Apenberry's sees opportunity in down economy
Chris Gigley -- Casual Living, July 1, 2009
Eric and Lisa Apen have a knack for defying economic downturns. Not long after they first opened Apenberry's, a high-end outdoor living store in central Florida, they survived the bursting of the Internet bubble. Now, they're enduring the real estate bust in a city where the median house price fell 65% from February 2008 to February 2009.
"We do see that we're down to a core customer," Eric said. "It's not as broad as it once was. But that's what we're all about anyway, so it doesn't bother us. We're really excited by the opportunity to get to know that customer better and really figure out where our sales do come from."
Apen said the store's overhead and cost structure are fine for the level of sales it has so far this year, so he and Lisa have been spared from having to do serious markdowns. He says last winter he saw a "sharks in the water" phenomenon, in which consumers came in looking for deep discounts. But by March, he saw a swell of support, not only for Apenberry's but for other local businesses, as well.
Whether that support translates into sales is another matter, but Apen says he's content to use 2009 as a retrenching year. The couple is in the midst of consolidating and sharpening their vision for the business.
They opened their original 1,700-sq.-ft. shop in Winter Park, just north of Orlando, in 1995. They moved to a larger space in the town's main shopping district in 2001, and two years later bought their current location, a nursery in downtown Orlando's College Park neighborhood that had been around for more than three decades.
"The two businesses were very symbiotic," said Apen, who knew the nursery well as a College Park resident. "We used to refer people back and forth. We didn't do the full complement of plants like they did, and they certainly didn't do anywhere near a complement of the garden accessories like we did. It just made sense."
But efforts to achieve synergy between the two stores didn't work, and last August the Apens closed their Winter Park store.
"We needed to bring the brand into focus for our customers," Apen said. "This store is getting there, and with the new building we'll finish that vision."
Apen was referring to a 4,500-sq.-ft. greenhouse showroom that will run almost the length of the lot behind the current store. The couple plans to fill it with cross-merchandised displays of casual furniture and plants.
"Our vision was to have one location where we could show all the products together," Apen said. "We wanted to be able to work with a customer who has a clean palette and do absolutely everything with them — the plant material, the pots, the fountain, the furniture. Anything and everything they would need for the outside."
For now, however, construction plans are in limbo until the economy rebounds. Original plans had the greenhouse being ready when the business consolidated last summer. Now, Apen says they're aiming for 2010.
In the meantime, the Apens will continue to distance themselves from the competition by offering customers a relatively unique combination of plants and outdoor furniture and accessories from companies including Gensun Casual Living and Brown Jordan. But Apen said that's not the store's main differentiation point.
"We've tried to represent the word 'authentic,'" Apen said. "It's not in the signage or the marketing or the packaging. It's all those things to some degree, but it's really the depth in knowledge we have."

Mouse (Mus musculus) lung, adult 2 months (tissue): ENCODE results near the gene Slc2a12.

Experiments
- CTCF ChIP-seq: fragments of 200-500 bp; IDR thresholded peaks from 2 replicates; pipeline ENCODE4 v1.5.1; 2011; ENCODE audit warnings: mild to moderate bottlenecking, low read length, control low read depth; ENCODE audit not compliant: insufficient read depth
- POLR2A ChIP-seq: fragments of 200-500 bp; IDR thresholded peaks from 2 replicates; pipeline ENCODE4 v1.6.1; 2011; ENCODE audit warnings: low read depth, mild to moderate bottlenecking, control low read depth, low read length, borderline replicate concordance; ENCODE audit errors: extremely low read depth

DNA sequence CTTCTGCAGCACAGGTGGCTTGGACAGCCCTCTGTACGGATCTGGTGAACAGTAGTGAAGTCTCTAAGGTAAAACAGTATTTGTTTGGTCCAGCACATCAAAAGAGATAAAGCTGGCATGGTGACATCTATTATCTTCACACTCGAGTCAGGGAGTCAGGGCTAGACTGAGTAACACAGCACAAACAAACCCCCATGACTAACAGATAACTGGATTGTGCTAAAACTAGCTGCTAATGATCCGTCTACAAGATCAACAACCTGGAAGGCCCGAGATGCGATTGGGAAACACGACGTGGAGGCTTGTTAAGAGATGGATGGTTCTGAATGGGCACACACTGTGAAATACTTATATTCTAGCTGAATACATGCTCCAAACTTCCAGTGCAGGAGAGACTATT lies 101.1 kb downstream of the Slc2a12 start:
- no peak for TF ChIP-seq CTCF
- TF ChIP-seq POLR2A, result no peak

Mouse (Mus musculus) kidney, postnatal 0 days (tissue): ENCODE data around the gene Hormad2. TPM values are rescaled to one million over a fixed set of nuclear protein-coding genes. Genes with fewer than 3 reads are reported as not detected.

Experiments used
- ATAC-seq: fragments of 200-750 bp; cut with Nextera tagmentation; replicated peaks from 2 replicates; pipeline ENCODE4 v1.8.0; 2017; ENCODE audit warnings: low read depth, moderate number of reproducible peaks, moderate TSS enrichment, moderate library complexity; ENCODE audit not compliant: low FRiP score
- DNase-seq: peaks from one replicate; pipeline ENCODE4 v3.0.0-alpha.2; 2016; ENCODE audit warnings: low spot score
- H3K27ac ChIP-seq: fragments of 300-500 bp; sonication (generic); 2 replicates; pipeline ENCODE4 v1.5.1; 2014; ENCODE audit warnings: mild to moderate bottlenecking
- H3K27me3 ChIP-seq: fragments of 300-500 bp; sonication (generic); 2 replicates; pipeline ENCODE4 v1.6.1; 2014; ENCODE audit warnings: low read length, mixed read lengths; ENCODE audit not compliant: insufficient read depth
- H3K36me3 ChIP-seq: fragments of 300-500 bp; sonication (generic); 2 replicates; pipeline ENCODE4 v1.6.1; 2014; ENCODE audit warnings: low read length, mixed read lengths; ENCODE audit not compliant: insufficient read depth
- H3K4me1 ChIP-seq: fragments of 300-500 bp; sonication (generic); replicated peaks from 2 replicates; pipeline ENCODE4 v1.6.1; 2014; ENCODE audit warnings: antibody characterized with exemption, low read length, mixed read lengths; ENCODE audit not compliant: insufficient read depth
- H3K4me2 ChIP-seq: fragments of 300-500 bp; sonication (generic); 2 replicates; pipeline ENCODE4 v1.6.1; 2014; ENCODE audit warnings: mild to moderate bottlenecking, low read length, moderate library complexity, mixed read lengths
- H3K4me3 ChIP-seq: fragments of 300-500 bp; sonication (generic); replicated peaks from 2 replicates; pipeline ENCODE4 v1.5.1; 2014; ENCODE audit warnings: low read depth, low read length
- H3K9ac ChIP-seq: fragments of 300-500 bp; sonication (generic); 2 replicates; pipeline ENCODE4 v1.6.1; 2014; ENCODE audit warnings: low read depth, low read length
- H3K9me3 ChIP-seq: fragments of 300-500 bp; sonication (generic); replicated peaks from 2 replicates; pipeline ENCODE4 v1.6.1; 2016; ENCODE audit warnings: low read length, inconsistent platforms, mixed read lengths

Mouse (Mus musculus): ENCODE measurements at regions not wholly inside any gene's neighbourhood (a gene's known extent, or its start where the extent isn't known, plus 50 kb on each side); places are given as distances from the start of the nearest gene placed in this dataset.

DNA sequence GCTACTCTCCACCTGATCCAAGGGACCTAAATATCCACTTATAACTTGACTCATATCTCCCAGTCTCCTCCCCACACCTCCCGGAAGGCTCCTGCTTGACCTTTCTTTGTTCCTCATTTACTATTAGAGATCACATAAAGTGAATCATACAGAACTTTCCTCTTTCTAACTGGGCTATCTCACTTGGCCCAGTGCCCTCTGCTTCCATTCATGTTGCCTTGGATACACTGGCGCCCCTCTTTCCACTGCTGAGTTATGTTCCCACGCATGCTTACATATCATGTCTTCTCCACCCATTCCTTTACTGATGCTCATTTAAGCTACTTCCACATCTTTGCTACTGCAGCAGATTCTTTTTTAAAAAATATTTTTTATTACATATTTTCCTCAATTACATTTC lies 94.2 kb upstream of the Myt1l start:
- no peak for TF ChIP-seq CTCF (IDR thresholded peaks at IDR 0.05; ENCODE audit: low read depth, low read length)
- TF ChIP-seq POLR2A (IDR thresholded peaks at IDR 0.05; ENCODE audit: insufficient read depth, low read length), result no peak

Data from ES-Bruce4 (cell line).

That know-how encompasses the way they dress. Wearing khaki shirts and olive drab cargo pants or shorts, staff members certainly look like authorities on all things garden. They are. It's not uncommon for a customer to come in and spend 15 to 30 minutes with a staff member discussing certain plants and gardening techniques.
That kind of knowledge is even more necessary to sell outdoor furniture, Apen added.
"When you're at the price points we're at, people have to have some assurances they're getting an aesthetic look they want," he said. "But of course there are also a lot of really technical details they're concerned about. It may be as simple as a spousal thing, where the one is very concerned about the look of it but for that kind of money the other is very concerned about the functionality of it."
The Apenberry's staff must reconcile both.
"That's where the store presentation is so key," he said. "The credibility from the aesthetics comes from creating their ideal vision of what they want in the back yard here at the store. Then they say, 'Wow, if they can do it to that level of design, they must know what they're talking about. It's not just made up.'"
Having the same people who created the displays help customers creates the perception of authenticity.
"We don't have a separate merchandising team," Apen said. "Our salespeople are the ones who ordered that combination of fabrics and put those chairs together with maybe a nontraditional stone table. To me, that's really credible to the customer."
And that's how Apenberry's is hanging in there when other small businesses aren't. Apen admits to being a little nervous early on in his main selling season, which runs roughly from Valentine's Day to Mother's Day. Traffic peaked a little late thanks to unseasonably cool weather in late February. But he and his wife handled it like anything else they've faced with their business. It was just another challenge they were determined to overcome.
"Any captain can sail a ship when the seas are smooth, it's when the water is rough that he proves himself," Apen said. "We feel the same way. A lot of businesses survived and were successful on that rising tide theory, and now that business is falling it's really going to separate the market. This is a learning year for us for sure."
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